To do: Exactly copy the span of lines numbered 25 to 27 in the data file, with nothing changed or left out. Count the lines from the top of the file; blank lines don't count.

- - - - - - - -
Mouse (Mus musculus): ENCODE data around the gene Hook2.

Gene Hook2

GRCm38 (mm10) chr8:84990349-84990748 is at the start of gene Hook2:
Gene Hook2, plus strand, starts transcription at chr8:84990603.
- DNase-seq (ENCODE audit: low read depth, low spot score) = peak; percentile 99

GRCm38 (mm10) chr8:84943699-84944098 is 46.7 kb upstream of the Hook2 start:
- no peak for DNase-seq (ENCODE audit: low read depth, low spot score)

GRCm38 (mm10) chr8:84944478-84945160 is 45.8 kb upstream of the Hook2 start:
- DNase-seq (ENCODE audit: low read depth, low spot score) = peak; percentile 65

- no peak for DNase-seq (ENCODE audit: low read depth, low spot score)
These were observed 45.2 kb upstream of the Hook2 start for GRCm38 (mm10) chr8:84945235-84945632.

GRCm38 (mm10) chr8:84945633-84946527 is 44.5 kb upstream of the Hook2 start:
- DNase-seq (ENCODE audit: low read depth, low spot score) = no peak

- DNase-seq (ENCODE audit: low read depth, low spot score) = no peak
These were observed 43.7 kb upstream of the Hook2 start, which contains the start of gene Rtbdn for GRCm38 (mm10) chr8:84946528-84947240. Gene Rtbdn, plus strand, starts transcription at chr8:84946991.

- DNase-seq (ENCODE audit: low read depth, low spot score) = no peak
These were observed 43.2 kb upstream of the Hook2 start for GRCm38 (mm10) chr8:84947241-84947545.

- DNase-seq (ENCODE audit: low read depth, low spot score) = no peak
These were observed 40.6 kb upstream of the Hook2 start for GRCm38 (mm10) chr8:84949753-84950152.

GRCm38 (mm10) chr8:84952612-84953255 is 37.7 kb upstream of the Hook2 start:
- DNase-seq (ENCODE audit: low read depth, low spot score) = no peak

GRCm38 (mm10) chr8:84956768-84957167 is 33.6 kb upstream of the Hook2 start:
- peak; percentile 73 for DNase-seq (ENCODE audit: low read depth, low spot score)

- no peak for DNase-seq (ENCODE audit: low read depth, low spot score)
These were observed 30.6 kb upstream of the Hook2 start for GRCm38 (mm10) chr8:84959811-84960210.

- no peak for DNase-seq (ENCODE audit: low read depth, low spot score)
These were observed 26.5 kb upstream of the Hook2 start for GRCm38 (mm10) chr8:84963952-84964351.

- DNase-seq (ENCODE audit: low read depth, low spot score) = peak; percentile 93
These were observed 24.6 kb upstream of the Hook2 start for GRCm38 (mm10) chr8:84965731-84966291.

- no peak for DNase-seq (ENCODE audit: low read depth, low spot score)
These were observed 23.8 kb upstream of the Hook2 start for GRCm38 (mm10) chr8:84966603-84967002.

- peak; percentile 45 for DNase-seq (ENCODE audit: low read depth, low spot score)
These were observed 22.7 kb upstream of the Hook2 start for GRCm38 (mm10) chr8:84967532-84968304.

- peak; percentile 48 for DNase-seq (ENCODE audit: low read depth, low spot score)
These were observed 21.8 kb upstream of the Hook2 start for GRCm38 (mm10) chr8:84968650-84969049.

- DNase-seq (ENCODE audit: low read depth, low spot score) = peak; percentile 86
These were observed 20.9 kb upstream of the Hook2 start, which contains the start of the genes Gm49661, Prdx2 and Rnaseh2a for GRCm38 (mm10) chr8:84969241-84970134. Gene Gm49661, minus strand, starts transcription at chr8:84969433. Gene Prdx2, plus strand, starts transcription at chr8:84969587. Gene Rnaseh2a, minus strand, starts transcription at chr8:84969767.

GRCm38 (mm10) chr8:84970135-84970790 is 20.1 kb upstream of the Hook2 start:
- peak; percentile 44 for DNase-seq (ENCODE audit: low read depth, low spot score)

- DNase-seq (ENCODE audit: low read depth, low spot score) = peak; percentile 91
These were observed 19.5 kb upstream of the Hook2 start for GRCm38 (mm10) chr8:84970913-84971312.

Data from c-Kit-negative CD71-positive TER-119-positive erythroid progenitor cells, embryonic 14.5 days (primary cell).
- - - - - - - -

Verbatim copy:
These were observed 30.6 kb upstream of the Hook2 start for GRCm38 (mm10) chr8:84959811-84960210.

- no peak for DNase-seq (ENCODE audit: low read depth, low spot score)
These were observed 26.5 kb upstream of the Hook2 start for GRCm38 (mm10) chr8:84963952-84964351.